Overtime and Employment Issues

Texas workers are protected under the federal Fair Labor Standards Act, which provides that most employees are entitled to overtime pay of at least 1.5 times their normal pay when they work more than 40 hours in one week. The Act only covers employees, so it does not apply to partners, independent contractors, or volunteers. It also does not cover small businesses with annual revenues of less than $500,000. The Act also exempts a number of salaried professionals from overtime rules including administrative employees, executives, and highly-skilled employees.

Exemptions from overtime laws are granted solely by law. An employer cannot classify an employee as exempt if they do not meet the Act’s requirements even if the employee signs a contract agreeing to be exempt. When an employee is misclassified, they may be entitled to back pay for unpaid overtime, and the employer may be subject to further action by government regulators.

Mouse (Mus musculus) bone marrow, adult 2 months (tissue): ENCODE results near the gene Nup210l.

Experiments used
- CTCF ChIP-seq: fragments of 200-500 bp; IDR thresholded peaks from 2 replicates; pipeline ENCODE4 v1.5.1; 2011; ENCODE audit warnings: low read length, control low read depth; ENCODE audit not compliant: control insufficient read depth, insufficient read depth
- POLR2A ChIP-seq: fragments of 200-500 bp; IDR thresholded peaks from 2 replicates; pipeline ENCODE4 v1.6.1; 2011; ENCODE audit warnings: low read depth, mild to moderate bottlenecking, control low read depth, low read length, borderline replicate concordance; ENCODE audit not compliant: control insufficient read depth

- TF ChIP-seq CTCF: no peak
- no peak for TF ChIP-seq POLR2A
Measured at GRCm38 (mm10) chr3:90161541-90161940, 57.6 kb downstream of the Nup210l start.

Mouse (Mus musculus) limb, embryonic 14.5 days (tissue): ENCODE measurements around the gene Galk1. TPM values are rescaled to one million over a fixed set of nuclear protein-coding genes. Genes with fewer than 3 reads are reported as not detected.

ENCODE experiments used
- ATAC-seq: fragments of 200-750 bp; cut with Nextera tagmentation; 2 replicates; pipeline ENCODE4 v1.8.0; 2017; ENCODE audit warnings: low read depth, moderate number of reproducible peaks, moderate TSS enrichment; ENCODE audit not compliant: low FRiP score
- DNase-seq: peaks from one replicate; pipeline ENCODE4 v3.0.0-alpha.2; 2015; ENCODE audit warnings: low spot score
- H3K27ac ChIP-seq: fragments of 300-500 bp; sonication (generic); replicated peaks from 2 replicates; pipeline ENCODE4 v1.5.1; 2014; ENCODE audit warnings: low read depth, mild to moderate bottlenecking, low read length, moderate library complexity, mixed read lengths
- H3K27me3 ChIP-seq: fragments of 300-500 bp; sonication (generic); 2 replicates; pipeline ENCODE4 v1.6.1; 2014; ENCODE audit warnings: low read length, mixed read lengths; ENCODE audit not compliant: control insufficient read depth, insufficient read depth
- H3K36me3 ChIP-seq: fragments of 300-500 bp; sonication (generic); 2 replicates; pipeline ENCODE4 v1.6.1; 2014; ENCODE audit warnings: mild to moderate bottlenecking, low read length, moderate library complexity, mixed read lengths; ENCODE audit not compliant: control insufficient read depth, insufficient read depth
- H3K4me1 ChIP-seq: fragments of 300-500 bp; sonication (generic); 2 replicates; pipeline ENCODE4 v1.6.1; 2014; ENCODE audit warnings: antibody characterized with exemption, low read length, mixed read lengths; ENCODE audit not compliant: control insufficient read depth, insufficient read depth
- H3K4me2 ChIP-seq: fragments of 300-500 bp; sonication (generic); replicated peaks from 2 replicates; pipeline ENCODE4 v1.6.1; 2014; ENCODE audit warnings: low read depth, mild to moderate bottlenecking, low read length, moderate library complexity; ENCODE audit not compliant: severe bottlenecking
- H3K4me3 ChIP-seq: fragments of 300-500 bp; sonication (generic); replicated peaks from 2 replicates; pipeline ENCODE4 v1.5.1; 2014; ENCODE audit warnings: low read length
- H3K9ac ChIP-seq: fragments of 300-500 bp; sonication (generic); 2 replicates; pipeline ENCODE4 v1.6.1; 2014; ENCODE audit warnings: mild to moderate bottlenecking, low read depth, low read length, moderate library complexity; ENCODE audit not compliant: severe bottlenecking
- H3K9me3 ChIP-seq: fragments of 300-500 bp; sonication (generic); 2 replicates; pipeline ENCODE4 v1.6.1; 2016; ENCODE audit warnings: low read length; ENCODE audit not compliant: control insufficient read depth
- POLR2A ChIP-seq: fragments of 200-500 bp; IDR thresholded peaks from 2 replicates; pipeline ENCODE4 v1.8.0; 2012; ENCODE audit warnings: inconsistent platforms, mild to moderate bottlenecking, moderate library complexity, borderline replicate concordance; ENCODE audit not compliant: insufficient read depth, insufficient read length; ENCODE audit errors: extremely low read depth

Employers often miscalculate pay in a number of other ways either to avoid paying overtime, to cut costs, or due to a misunderstanding of the law. An employee cannot be required to perform work-related tasks before clocking in or after clocking out. Travel time between job sites or for other work purposes should be compensated. Overtime pay cannot be avoided by averaging the hours worked in two or more weeks.

The recent oil-boom in Texas has resulted in an increasing number of employers failing to pay overtime. Workers who believe their employer has committed these or other employment law violations can contact Black Law in Houston, Texas to learn more about whether they may be entitled to back pay.